This preferred embodiment has an inexpensive, easy to implement, self-tuned design with relaxed requirements of the reactive components. Components having a relatively poor tolerance of about ±10% of ideal values are usable in the system and are widely available at a low cost. The capacitive loading formed by the guest unit 10 as well as different stray capacitances just slightly moves the oscillator center frequency, without severely affecting the output amplitude.
 As the host unit 60 operates at low power, it can be directly powered from the interface signals, thereby eliminating the need for external power, such as provided from an AC adapter or a set of batteries.
 The guest unit operates at virtually zero quiescent current, without compromising the abilities to receive data at any time.
 Alternatively to the embodiment described above, the card can be designed as a so called Smart Card for communicating data galvanically, i.e. via conductor patches exposed on the front face of the card (not shown) . In that case, and also alternatively in the preferred embodiment described above, the electric energy can be stored in a thin-film battery forming a layer in the card (not shown). A card having such a self -contained energy source allows the holder to enter the PIN on his own, with less danger of revealing the PIN to others, before the card is placed on the card reader. If the transaction device according to the invention is shaped as a thicker credit-card sized calculator, it can of course have a small conventional cell battery as the electric energy source.
 The IC 50 has data processing capabilities to perform a non-reversible transformation using a non-linear function transformation, or hash function, y=h(x,sk) which fulfils the following characteristics:
 The output has a fixed output length for any input value of x.
 There is no inverse, i.e. x cannot be calculated from a given value of y.
 Be simple to calculate in terms of processing power and able to be evaluated by basic integer arithmetics and logical functions, including table lookup.
 A device according to the invention is intended to be used in communication with the SP 72 as follows:
 The media between the SP 72 and the TT 68 as well as between the TT 68 and the card 10 is considered to be insecure and all information transmitted in any direction can be intercepted and read in clear text by anyone at any time. The embossed card number is considered to have no relationship with an optional credit card number or any other information that may be useful by when intercepted by an alien.
 The SP 72 can issue a Transaction Identifier (TID) of a considerable length to the TT 68. The TIDs are issued in a random way that the likelihood of two identical numbers being sent during the lifetime of one single card is extremely small or should must never occur at all.
 The card contains a card identity (CID) stored in the IC 50, unique to the cardholder. The CID is considered to be public and may be printed on the card 10 since it is not vulnerable and usable for performing a transaction without the card itself. The CID must have no link to an optional credit card number if it is embossed on the card and recorded in the magnetic strip or CR 60. The CID can be read automatically from the card at any time by the magnetic strip or CR 60.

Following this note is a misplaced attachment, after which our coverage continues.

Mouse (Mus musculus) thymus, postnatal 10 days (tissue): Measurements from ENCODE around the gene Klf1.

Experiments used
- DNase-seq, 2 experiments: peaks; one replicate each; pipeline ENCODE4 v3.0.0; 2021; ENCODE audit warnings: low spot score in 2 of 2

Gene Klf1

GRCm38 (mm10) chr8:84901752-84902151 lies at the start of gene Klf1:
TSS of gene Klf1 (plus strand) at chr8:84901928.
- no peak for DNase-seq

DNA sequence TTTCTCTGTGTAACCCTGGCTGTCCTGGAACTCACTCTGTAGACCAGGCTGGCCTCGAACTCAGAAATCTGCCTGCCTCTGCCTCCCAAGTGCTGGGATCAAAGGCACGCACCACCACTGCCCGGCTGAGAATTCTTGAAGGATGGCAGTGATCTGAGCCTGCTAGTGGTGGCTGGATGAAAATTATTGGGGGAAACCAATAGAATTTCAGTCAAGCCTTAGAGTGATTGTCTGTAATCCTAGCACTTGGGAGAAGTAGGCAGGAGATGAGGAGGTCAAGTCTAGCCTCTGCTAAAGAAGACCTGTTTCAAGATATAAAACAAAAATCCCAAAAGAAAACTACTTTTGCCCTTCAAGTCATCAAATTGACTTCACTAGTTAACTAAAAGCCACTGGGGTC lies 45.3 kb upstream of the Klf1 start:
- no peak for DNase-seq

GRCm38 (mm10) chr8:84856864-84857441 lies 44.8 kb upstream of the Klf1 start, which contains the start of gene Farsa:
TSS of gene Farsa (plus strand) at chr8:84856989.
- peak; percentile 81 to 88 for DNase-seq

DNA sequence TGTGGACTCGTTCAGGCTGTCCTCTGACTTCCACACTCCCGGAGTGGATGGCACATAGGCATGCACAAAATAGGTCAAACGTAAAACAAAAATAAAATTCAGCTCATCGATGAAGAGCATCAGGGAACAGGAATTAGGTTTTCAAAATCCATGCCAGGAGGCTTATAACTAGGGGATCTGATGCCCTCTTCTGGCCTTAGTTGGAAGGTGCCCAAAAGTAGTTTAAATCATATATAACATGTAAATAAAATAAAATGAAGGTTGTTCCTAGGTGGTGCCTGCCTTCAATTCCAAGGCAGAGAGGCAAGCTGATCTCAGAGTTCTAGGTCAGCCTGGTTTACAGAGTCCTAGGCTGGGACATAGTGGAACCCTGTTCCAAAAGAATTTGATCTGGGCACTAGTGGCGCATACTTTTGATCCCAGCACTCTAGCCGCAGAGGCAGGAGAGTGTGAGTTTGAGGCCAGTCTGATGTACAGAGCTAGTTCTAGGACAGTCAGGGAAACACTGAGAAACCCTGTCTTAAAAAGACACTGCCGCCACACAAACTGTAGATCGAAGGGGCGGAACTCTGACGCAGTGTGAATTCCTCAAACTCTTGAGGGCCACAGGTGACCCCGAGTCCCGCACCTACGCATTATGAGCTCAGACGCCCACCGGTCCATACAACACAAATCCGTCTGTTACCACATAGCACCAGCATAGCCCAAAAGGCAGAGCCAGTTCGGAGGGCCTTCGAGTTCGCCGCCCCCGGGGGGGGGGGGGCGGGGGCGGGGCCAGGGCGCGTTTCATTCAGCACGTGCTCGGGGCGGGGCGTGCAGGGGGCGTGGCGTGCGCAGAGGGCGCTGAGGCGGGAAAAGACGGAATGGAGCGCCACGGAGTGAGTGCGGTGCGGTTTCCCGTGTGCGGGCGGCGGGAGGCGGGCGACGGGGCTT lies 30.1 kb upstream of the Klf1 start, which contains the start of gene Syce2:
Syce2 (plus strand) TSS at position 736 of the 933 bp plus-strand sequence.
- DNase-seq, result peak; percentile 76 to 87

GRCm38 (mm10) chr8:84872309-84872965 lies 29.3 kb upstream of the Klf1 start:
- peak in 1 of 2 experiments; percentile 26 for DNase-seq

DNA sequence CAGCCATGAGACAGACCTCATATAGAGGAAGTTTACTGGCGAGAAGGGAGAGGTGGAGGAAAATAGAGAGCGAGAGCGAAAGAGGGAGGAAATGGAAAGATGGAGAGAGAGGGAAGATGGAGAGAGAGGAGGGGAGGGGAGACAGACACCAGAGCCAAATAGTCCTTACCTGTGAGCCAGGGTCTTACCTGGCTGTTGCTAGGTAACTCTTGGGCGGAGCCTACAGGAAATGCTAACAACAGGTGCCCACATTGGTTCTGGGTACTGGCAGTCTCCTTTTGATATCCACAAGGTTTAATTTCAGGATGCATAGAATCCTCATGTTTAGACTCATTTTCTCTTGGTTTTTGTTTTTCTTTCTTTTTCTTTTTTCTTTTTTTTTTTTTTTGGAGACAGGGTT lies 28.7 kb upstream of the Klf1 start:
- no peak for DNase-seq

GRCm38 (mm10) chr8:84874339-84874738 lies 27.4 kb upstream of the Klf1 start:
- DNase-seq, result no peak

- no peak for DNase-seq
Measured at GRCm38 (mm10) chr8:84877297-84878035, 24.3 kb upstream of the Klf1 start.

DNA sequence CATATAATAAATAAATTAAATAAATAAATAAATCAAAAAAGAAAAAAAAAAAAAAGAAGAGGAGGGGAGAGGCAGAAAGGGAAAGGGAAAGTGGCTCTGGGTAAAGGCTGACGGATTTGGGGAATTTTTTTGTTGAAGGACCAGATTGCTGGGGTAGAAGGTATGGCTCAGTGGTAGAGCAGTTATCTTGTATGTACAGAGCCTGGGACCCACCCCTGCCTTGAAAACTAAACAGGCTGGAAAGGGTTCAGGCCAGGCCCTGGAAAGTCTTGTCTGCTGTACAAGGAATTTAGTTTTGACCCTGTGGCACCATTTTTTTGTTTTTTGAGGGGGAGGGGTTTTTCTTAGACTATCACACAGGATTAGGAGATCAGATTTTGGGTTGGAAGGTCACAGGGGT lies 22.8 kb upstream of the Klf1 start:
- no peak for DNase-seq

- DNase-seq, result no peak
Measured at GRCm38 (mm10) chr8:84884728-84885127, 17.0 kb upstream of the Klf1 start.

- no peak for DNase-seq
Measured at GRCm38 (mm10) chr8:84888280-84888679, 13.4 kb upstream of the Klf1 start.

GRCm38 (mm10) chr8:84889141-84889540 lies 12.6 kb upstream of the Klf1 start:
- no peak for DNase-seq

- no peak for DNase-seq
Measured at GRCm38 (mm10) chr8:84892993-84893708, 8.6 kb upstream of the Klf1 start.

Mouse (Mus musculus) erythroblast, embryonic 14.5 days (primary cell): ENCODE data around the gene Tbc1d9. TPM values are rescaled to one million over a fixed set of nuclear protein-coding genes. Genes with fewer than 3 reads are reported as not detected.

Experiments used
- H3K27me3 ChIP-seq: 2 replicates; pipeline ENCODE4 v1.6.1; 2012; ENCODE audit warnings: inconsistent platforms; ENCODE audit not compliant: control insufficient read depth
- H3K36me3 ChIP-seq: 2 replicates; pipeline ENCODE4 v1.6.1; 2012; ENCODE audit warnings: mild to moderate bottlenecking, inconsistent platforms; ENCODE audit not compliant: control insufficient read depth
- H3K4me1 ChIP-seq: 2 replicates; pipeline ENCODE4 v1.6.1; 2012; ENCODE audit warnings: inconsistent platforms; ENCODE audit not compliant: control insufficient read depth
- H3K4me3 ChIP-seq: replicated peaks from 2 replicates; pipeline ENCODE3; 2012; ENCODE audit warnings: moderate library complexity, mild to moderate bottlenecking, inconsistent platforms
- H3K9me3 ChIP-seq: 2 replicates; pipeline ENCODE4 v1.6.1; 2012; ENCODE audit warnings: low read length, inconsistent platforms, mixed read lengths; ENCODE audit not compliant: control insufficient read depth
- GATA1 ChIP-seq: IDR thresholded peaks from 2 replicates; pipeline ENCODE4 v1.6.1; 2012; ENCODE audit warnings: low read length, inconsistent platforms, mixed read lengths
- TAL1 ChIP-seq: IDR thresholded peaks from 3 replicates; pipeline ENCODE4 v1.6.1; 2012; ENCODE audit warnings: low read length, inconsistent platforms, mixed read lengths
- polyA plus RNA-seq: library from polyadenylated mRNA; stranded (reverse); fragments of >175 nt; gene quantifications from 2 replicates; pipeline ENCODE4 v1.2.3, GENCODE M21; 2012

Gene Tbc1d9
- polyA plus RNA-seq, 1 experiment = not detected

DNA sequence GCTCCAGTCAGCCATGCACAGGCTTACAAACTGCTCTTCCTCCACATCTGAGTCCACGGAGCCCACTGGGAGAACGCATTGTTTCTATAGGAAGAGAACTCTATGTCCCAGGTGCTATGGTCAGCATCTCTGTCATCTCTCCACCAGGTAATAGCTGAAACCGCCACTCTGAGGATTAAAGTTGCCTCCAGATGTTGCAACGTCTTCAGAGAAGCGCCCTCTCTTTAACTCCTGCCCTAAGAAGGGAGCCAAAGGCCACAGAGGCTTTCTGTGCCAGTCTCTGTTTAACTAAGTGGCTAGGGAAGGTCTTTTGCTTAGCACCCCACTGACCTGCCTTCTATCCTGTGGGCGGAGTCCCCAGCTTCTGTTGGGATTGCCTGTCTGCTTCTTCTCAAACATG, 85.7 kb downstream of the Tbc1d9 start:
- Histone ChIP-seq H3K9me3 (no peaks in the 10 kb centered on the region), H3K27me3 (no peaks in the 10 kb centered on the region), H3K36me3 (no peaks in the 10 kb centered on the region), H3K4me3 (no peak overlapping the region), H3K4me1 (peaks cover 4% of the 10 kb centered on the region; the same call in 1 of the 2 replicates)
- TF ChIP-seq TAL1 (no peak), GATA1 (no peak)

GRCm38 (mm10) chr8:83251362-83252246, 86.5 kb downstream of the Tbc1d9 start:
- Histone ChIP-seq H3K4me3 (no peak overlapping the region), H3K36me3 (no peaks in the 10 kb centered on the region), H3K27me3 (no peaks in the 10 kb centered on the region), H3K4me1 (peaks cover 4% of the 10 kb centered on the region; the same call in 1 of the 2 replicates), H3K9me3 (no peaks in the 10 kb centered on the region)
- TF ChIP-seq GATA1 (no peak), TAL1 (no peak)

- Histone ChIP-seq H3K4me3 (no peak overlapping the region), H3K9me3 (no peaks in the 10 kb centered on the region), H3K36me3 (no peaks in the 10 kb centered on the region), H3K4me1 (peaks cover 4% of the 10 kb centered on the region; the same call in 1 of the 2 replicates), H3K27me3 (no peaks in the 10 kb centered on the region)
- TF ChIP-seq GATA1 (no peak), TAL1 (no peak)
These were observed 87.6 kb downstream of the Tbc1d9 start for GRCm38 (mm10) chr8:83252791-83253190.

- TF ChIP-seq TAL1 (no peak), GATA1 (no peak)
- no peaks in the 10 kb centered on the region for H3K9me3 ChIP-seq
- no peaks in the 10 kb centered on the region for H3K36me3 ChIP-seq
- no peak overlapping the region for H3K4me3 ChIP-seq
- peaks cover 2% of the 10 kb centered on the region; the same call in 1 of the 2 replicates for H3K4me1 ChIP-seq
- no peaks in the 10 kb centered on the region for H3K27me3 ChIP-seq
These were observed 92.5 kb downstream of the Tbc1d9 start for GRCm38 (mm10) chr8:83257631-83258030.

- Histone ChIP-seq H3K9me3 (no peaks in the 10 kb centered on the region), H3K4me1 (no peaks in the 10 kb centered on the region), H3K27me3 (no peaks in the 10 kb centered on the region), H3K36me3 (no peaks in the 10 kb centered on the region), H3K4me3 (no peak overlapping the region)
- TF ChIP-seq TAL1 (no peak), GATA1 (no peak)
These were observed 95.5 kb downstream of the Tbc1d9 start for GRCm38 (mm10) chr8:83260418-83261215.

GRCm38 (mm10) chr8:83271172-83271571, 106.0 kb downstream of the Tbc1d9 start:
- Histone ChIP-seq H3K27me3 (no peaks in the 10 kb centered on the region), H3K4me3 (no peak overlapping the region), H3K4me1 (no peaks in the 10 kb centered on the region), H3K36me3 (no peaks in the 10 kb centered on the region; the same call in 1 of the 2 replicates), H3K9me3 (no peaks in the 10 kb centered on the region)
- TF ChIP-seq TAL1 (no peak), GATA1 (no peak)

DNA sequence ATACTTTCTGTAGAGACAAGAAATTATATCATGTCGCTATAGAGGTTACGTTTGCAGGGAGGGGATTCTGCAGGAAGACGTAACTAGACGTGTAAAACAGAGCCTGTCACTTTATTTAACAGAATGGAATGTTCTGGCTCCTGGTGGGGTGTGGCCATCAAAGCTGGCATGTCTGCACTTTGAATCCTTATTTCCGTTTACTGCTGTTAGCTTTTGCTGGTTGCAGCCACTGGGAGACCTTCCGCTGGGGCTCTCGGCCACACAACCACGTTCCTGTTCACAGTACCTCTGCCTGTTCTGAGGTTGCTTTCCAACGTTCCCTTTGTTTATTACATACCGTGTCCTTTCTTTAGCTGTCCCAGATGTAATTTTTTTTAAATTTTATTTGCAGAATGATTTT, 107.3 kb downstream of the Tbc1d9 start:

If desired, the card can provide a signal to the TT 68 for each pressed key on the keyboard 14 to give an audible and/or visible feedback to the user. Said feedback signal has no relation to the key position pressed.
 The secret key (SK) stored in the IC 50 can by no means be retrieved from the card in any form and is programmed one time only by the card issuer. Software and/or hardware means prevents readout and altering of the secret key,
 As mentioned previously, the card contains a stored Personal Identification Number code (PIN) stored in the IC 50. Said PIN can by no means be retrieved from the card in any form.
 The card includes data processing capabilities to perform a non-reversible transformation using a single-use code from the SP via the TT 68 supplied TID and transmit it back to the SP 72 via the TT. Since two identical TIDs should never occur during the lifetime of the card, an alien system cannot perform playback of a recorded response, to thereby allow a fraudulent transaction in the case a previous response is recorded.
 To identify a card, the following steps are performed:
 1. The TT requests the CID from the card.
 2. The card transfers the CID back to the TT. Depending on application, the CID may be transferred back to the SP.
 Optionally, the following features can be added, depending on application:
 The TT can repetitively request a CID.
 When a card is placed on the reader, the application in the TT automatically redirects the user to a preprogrammed application program or URL on the Internet.
 Further information about the card can be requested from the SP.
 To perform a secure transaction or perform an authentication that the card holder is valid, the following general steps are performed:
 1. The TT transmits the CID retrieved as above to the SP.